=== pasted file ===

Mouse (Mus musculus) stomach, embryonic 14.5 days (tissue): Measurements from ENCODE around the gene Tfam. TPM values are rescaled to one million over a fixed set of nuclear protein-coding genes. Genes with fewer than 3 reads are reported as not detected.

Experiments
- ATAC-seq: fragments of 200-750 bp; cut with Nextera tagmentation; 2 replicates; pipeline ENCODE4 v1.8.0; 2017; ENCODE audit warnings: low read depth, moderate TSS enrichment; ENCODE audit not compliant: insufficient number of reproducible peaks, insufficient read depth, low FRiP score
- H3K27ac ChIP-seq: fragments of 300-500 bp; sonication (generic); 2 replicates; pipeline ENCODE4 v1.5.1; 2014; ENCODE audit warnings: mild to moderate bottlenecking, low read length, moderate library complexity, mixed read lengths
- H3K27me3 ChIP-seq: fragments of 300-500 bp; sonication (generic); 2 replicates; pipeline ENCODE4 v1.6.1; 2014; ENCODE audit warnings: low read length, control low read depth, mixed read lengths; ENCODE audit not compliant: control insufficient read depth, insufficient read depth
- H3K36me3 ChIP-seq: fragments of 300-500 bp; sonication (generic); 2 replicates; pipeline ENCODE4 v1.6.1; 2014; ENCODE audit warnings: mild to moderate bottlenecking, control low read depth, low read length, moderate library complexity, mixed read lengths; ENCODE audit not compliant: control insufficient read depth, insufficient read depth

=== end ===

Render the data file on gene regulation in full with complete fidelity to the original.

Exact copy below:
Mouse (Mus musculus) stomach, embryonic 14.5 days (tissue): Measurements from ENCODE around the gene Tfam. TPM values are rescaled to one million over a fixed set of nuclear protein-coding genes. Genes with fewer than 3 reads are reported as not detected.

Experiments
- ATAC-seq: fragments of 200-750 bp; cut with Nextera tagmentation; 2 replicates; pipeline ENCODE4 v1.8.0; 2017; ENCODE audit warnings: low read depth, moderate TSS enrichment; ENCODE audit not compliant: insufficient number of reproducible peaks, insufficient read depth, low FRiP score
- H3K27ac ChIP-seq: fragments of 300-500 bp; sonication (generic); 2 replicates; pipeline ENCODE4 v1.5.1; 2014; ENCODE audit warnings: mild to moderate bottlenecking, low read length, moderate library complexity, mixed read lengths
- H3K27me3 ChIP-seq: fragments of 300-500 bp; sonication (generic); 2 replicates; pipeline ENCODE4 v1.6.1; 2014; ENCODE audit warnings: low read length, control low read depth, mixed read lengths; ENCODE audit not compliant: control insufficient read depth, insufficient read depth
- H3K36me3 ChIP-seq: fragments of 300-500 bp; sonication (generic); 2 replicates; pipeline ENCODE4 v1.6.1; 2014; ENCODE audit warnings: mild to moderate bottlenecking, control low read depth, low read length, moderate library complexity, mixed read lengths; ENCODE audit not compliant: control insufficient read depth, insufficient read depth